Almost 90 global firms have written to Texas to emphasise that they invest in oil and gas companies. Private equity giant Apollo said in a June letter that chief executive Marc Rowan “has publicly stated that Apollo-managed funds will continue to finance fossil fuel companies”. Sumitomo Mitsui, one of Japan’s largest banks, told the state it had financed $208M in US oil and gas projects.
Read more in this piece from Financial Times.
A dinosaur in Florida
Banks will soon face another test in Florida. Last month, Republican Florida governor Ron DeSantis said he would propose legislation next year to “protect [voters] from the ESG movement”, which he accused of “targeting disfavoured individuals and industries to advance a woke ideological agenda”.
DeSantis, a possible 2024 presidential contender, said he wanted to ban administrators at the agency that oversees the state’s pensions funds from using money managers who consider ESG factors. Instead they would be required to “only consider maximising the return on investment on behalf of Florida’s retirees”.
Yes, we know this lingo from before. We’ve heard it in Europe as well a long time ago.
The Economist’s naïve report on ESG
Yes, I did read The Economist’s special report on ESG. It completely misses the point. Complaining about the acronyms ESG and proposing the rather, for The Economist, naïve separation of E and to focus only on emissions is simply, as wrote before, naïve.
The governance of a company and the way the company manages its talent, people and culture, are prerequisites for cutting the emissions. Decisions are made by people, dear Economist. Governance is maybe even more important than ever before, especially now.
On another note related to the “Special Report on ESG” it was interesting, and I did anticipate that, to read that our economic system which we call the market economy or capitalism is perfectly capable, in its current form, to manage the transition to some kind of future – without any other significant systemic change than emissions.
Thrilling. It is all jolly good and fine. Well. Silos. Let’s put everything in silos and it will all be fine.
Not so long ago, The Economist did not have any issues with CO2 emissions for business or finance…
Here are some views related to this, in defence of ESG:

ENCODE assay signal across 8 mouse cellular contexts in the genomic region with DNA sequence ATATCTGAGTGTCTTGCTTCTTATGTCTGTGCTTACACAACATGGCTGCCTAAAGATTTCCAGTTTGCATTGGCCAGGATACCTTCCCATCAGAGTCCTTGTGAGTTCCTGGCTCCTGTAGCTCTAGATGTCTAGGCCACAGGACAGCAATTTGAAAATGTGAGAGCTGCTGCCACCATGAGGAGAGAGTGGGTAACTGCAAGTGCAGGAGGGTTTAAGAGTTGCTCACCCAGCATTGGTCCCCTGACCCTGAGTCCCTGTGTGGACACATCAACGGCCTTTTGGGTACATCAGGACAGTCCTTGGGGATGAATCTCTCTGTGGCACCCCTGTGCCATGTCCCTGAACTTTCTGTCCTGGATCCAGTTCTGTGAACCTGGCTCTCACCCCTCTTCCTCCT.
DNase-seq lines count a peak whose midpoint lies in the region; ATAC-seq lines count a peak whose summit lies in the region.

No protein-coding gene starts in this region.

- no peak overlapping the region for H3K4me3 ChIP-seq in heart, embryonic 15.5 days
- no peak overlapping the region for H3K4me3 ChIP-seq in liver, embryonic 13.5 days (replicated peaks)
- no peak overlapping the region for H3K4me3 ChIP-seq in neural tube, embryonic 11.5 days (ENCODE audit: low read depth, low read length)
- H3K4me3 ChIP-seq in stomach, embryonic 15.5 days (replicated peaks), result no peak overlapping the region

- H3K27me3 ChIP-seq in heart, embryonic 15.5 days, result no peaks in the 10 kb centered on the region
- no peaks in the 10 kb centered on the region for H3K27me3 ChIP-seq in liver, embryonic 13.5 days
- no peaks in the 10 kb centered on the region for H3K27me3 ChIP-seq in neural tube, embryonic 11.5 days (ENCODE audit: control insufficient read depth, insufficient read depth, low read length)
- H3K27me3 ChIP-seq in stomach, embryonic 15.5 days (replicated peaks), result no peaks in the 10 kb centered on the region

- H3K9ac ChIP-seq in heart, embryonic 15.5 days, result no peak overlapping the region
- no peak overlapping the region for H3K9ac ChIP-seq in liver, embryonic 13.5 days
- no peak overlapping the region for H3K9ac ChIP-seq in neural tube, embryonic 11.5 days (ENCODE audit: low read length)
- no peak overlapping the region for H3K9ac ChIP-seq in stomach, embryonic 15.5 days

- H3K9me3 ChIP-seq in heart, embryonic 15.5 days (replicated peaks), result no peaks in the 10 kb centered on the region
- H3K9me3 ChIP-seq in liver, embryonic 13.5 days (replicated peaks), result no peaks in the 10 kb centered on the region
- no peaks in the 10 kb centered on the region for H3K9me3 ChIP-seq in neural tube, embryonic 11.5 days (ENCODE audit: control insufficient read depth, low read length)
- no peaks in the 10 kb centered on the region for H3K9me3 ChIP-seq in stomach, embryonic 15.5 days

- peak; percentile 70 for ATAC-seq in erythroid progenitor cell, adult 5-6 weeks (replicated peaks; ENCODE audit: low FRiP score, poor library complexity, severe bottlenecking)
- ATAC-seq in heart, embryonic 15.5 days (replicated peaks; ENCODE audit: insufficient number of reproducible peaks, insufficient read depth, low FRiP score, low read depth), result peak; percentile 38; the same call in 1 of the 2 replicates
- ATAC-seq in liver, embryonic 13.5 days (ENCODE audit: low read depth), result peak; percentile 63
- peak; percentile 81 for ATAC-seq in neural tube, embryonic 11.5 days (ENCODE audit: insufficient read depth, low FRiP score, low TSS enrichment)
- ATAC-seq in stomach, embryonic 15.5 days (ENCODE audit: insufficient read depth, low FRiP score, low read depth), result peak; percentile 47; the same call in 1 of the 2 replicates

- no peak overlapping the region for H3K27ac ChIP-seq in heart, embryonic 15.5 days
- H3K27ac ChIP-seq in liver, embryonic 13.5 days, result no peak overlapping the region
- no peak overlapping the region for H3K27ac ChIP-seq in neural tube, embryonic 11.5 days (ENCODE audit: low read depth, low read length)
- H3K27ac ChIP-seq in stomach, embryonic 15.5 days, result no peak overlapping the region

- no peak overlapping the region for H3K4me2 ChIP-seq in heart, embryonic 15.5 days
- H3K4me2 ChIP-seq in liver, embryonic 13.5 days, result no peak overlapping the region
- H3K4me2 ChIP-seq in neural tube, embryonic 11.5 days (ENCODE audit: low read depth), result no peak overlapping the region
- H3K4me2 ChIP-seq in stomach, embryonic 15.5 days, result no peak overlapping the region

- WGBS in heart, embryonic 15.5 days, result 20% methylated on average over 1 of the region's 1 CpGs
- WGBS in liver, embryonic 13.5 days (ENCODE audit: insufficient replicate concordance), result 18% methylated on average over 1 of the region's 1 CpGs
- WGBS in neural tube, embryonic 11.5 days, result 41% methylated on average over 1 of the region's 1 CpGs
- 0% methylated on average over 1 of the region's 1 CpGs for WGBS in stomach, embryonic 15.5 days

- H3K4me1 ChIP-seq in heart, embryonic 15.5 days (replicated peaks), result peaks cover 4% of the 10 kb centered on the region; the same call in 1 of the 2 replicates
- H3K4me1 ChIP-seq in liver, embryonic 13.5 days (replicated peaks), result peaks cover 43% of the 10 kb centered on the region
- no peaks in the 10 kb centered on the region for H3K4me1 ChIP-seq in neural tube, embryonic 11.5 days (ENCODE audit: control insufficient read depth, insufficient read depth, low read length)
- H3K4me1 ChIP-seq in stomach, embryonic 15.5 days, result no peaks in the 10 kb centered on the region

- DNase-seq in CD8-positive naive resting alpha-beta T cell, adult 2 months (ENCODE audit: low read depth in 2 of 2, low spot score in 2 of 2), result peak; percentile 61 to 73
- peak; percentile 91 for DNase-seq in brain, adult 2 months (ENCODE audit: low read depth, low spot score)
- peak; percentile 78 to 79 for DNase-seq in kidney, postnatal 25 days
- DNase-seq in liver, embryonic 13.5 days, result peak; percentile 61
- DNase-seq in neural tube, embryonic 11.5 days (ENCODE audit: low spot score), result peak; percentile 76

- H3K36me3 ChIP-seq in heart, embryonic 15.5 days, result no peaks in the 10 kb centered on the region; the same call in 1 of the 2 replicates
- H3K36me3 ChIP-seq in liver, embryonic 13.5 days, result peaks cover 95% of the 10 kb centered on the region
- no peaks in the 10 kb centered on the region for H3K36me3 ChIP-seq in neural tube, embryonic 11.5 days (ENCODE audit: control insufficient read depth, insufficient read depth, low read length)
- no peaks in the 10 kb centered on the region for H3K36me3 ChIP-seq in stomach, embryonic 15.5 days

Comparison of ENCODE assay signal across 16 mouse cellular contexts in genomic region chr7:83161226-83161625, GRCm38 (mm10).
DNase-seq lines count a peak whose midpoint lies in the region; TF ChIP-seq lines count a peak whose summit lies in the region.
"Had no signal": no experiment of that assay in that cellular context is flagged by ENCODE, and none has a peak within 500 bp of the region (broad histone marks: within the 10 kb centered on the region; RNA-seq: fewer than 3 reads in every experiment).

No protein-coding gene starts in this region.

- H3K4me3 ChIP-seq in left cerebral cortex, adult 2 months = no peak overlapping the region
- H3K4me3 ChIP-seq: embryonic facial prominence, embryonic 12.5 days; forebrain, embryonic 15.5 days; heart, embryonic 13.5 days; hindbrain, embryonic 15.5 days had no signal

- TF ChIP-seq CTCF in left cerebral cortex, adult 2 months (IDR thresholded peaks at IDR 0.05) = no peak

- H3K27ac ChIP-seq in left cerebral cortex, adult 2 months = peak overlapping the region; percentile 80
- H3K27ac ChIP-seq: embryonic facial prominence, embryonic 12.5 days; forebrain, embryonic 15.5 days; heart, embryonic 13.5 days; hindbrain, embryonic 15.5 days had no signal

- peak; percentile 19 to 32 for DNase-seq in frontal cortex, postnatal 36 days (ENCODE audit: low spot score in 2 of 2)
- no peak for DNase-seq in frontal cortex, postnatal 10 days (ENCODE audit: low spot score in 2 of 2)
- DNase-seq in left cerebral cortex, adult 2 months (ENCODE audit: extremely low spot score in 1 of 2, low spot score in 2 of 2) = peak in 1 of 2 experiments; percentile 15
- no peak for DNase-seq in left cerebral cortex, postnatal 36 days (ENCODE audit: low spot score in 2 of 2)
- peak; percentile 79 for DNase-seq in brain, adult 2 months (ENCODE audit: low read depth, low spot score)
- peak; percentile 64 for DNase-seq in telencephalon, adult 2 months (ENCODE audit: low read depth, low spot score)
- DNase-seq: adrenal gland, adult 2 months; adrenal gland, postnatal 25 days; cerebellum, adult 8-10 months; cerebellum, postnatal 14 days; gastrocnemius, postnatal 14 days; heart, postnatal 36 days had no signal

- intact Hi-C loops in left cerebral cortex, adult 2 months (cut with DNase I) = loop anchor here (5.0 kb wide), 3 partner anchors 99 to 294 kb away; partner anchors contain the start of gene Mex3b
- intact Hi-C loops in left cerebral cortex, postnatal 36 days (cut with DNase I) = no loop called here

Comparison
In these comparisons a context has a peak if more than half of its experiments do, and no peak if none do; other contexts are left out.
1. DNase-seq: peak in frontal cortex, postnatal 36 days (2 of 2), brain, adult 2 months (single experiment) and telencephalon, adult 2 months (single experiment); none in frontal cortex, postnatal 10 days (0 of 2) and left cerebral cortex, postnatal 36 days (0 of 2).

A look at the voting season
Regarding the governance side of it, let’s have a look at the last voting season in US.
The proxy voting season is the time from April to June where many publicly traded companies host their AGMs. This is also the time when shareholders, or their delegated proxy, vote on issues put forth on the company’s ballot.
In the case of mutual funds, when investee companies have their AGMs, the asset manager may vote proxies on behalf of the funds’ unitholders. As a result, proxy voting can be an important aspect to consider when choosing an asset manager. Through proxy voting, asset managers can convey their views to boards and management, especially on governance-related practices.
Recently, we have seen an increasing number of environmental and social-related shareholder proposals, such as requests for enhanced disclosure on workforce diversity practices or climate-related risks and opportunities. For the 2022 proxy voting season, shareholders submitted a record 924 ESG-related proposals to US companies.
Three topics dominated the proposals: Diversity and inclusion, climate change, and executive compensation.
Should be rather interesting for DeSantis, I would say.
Here’s an interesting piece from WEF on “Deep metrics for ESG” and why deep metrics and a strong learning culture are needed to drive effective ESG performance.
And here’s a great practical guide from Bloomberg Law on how ESG reporting frameworks work or don’t work – it’s a comparison of ESG reporting frameworks.
And last, but not least for this week, here’s a fantastic insight piece from McKinsey entitled “How to make ESG real”.
That’s all for this week. I wish all of you a very happy Sunday!